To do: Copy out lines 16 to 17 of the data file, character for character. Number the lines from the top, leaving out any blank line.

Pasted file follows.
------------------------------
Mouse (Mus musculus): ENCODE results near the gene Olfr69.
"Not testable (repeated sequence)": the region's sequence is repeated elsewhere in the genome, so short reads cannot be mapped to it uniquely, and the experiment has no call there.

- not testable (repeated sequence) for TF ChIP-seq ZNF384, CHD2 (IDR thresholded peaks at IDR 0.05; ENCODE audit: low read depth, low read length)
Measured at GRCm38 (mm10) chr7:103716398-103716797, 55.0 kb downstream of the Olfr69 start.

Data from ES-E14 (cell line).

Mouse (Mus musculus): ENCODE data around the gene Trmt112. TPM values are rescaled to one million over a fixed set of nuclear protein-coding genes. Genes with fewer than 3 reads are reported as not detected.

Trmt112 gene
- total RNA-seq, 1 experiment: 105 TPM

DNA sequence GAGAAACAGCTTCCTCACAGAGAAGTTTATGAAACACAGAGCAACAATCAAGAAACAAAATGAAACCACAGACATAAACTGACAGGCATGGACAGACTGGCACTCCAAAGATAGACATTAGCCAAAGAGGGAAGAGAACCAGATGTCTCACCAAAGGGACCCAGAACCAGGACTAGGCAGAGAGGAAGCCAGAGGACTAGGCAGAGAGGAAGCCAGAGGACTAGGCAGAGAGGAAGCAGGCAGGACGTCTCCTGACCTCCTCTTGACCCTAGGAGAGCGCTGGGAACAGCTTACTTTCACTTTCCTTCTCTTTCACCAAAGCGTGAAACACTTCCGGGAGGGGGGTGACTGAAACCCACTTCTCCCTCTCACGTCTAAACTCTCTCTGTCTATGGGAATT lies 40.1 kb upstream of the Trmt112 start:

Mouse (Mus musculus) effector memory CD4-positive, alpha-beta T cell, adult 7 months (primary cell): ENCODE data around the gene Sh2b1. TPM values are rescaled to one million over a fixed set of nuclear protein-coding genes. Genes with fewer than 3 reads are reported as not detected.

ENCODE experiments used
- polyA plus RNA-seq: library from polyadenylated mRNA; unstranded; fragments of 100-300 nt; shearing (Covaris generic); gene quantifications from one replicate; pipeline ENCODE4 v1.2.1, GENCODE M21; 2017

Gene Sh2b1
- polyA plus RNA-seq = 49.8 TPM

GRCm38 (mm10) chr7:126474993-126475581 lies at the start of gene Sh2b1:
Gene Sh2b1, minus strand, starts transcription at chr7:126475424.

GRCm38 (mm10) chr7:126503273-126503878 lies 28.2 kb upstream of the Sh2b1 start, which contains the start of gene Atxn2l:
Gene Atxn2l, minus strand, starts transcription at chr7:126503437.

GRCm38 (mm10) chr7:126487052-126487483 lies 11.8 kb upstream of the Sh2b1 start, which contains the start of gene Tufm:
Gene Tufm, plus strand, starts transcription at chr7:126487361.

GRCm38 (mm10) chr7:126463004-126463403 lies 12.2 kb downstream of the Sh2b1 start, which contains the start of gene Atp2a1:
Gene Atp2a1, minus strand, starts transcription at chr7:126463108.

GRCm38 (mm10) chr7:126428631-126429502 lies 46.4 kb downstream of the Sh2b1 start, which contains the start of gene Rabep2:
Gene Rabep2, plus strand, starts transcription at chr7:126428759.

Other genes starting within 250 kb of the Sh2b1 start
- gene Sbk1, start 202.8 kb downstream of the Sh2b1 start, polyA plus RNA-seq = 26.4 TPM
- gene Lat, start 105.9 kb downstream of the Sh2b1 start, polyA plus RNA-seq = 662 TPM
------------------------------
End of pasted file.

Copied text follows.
Gene Sh2b1, minus strand, starts transcription at chr7:126475424.

GRCm38 (mm10) chr7:126503273-126503878 lies 28.2 kb upstream of the Sh2b1 start, which contains the start of gene Atxn2l: